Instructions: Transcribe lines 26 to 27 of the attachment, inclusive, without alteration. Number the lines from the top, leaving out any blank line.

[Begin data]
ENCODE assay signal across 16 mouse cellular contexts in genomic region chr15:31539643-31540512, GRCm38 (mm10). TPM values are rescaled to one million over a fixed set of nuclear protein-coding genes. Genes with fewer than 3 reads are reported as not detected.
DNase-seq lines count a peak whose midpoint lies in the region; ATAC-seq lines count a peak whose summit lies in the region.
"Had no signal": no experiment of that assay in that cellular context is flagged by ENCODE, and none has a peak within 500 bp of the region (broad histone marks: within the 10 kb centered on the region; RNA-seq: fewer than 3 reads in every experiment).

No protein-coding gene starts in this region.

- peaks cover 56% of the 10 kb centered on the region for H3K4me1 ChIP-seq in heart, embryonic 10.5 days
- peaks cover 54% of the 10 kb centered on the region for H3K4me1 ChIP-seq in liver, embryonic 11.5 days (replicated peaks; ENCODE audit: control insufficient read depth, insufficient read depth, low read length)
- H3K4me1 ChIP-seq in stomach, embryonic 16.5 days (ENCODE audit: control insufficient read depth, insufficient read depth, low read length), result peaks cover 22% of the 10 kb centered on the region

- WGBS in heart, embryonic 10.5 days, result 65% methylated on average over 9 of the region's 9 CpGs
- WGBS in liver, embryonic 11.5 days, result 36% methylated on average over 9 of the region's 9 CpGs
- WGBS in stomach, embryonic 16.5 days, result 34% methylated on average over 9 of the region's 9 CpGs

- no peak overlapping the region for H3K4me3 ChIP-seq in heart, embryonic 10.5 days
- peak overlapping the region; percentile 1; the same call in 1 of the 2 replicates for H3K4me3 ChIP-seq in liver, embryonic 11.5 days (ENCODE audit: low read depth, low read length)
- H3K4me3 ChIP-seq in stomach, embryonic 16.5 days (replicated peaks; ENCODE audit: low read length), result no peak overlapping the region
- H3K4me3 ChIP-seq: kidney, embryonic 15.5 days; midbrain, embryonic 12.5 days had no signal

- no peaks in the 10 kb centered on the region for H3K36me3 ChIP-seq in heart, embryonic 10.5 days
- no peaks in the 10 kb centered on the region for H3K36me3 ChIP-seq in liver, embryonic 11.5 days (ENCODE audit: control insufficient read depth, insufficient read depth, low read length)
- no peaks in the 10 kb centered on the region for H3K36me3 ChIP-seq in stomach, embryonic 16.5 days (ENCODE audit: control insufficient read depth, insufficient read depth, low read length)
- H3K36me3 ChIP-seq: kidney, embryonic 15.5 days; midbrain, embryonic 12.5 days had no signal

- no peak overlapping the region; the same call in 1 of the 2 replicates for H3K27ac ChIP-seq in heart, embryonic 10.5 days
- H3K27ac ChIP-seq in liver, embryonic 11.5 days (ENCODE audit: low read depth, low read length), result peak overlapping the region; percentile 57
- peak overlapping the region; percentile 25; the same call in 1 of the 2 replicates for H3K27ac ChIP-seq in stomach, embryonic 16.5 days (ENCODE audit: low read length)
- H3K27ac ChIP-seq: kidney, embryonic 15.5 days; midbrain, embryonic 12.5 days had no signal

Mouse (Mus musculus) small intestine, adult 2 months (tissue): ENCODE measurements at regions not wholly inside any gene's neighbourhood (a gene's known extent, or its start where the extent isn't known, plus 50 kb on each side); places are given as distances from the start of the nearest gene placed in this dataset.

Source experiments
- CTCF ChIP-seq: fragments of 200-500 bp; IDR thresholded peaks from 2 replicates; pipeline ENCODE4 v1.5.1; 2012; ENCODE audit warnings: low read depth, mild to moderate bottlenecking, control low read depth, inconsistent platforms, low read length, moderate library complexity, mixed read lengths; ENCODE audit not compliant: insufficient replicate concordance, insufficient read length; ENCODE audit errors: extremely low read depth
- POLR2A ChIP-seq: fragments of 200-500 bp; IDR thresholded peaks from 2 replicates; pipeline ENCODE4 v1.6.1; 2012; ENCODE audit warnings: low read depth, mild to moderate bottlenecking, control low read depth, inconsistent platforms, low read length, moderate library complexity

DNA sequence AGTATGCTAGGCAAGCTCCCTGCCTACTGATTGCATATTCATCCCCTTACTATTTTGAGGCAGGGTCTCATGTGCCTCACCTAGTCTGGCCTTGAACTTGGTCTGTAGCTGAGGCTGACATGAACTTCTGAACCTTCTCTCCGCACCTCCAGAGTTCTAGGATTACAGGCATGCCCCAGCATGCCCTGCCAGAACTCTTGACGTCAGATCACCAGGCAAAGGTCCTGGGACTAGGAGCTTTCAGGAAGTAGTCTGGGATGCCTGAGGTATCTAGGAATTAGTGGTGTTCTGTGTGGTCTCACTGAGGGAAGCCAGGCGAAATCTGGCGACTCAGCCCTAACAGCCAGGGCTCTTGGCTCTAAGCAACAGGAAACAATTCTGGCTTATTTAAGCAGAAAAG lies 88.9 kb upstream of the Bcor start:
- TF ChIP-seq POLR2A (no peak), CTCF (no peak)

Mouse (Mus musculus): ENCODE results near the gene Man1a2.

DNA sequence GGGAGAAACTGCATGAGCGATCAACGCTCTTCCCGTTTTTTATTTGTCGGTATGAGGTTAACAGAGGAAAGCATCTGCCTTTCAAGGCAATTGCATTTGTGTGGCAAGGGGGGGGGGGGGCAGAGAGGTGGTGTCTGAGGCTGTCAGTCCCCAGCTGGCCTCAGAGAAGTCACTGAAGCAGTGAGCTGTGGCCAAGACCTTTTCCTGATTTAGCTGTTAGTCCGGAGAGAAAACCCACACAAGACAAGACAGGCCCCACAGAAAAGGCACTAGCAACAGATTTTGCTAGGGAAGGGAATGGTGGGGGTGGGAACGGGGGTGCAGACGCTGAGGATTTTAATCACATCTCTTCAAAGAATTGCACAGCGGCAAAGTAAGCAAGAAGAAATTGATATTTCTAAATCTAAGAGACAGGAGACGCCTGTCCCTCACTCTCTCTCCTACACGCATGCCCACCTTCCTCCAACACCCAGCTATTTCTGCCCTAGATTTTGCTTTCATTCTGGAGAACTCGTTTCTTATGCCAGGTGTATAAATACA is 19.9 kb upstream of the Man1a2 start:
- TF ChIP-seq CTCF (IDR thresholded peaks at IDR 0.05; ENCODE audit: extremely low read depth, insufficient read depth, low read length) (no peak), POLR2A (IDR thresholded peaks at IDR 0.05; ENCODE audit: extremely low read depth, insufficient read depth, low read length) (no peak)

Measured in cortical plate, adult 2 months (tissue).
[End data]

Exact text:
- POLR2A ChIP-seq: fragments of 200-500 bp; IDR thresholded peaks from 2 replicates; pipeline ENCODE4 v1.6.1; 2012; ENCODE audit warnings: low read depth, mild to moderate bottlenecking, control low read depth, inconsistent platforms, low read length, moderate library complexity

DNA sequence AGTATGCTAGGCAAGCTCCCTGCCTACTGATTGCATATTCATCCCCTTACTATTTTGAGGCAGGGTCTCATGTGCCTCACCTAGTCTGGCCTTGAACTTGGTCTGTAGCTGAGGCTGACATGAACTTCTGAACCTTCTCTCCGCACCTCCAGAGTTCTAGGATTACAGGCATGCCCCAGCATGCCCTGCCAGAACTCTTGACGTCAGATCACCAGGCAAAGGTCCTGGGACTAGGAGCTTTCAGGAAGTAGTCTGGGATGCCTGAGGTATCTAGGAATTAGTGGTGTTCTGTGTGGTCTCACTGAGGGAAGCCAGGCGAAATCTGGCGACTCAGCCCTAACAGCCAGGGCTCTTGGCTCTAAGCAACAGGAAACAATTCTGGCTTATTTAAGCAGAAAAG lies 88.9 kb upstream of the Bcor start: